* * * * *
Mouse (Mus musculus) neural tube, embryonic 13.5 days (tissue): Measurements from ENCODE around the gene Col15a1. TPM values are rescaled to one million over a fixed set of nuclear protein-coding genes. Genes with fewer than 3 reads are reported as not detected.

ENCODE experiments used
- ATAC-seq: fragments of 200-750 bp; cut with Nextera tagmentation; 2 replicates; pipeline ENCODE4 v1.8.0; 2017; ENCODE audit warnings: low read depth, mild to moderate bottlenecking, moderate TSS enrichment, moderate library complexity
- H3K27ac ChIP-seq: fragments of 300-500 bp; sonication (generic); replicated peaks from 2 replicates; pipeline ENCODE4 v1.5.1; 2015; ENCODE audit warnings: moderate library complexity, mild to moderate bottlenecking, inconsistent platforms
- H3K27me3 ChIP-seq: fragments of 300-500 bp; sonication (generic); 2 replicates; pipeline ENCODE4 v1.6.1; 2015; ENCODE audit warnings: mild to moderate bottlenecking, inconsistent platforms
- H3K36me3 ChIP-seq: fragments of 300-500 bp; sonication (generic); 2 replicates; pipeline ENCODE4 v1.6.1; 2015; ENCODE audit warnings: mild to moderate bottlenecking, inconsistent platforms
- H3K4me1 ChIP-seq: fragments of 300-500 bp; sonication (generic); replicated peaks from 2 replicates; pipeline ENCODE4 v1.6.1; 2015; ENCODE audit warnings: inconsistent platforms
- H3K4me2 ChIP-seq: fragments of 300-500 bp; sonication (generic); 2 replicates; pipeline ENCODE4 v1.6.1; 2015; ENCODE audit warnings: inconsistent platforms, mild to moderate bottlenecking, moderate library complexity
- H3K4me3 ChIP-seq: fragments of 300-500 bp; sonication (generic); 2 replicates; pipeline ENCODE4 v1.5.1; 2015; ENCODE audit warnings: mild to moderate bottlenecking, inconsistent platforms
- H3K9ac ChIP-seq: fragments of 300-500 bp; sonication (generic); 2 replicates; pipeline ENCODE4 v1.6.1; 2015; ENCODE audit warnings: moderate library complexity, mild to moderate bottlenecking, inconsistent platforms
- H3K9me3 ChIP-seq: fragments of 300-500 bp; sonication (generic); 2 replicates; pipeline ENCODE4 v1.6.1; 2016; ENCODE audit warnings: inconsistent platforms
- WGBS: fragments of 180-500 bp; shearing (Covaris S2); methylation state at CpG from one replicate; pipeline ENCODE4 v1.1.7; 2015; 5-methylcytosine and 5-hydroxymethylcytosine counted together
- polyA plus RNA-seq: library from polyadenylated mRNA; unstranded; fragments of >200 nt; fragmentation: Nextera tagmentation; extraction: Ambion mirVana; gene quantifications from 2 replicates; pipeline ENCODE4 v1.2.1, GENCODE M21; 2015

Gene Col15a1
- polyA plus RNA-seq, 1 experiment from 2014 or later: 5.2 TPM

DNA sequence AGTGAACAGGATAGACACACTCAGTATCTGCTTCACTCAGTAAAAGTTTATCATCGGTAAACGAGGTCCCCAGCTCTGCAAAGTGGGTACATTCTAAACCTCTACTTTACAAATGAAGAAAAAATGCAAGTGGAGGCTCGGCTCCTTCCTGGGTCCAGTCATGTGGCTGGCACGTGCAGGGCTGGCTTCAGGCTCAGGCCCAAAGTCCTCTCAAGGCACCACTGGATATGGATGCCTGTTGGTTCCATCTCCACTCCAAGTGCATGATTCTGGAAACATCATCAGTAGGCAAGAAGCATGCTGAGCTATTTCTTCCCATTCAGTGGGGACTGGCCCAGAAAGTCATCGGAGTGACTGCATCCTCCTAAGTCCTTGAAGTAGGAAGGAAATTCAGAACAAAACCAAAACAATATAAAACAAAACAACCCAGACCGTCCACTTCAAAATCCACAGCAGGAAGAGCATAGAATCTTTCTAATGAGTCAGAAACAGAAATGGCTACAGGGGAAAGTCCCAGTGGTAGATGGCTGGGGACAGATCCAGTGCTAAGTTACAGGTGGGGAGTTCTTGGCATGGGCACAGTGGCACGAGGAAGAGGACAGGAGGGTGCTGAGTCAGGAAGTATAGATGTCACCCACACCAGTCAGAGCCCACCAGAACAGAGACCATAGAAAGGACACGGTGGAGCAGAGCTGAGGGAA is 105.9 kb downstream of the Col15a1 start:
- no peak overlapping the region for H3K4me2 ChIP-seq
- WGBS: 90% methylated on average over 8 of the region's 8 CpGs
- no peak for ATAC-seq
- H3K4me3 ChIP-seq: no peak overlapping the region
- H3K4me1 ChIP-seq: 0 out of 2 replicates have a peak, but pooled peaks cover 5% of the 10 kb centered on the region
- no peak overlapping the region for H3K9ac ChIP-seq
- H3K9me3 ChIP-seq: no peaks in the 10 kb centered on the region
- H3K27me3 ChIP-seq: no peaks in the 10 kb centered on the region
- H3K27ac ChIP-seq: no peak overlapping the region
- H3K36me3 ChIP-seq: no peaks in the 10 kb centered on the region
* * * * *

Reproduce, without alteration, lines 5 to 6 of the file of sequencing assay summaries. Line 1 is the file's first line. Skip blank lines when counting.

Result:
- H3K27me3 ChIP-seq: fragments of 300-500 bp; sonication (generic); 2 replicates; pipeline ENCODE4 v1.6.1; 2015; ENCODE audit warnings: mild to moderate bottlenecking, inconsistent platforms
- H3K36me3 ChIP-seq: fragments of 300-500 bp; sonication (generic); 2 replicates; pipeline ENCODE4 v1.6.1; 2015; ENCODE audit warnings: mild to moderate bottlenecking, inconsistent platforms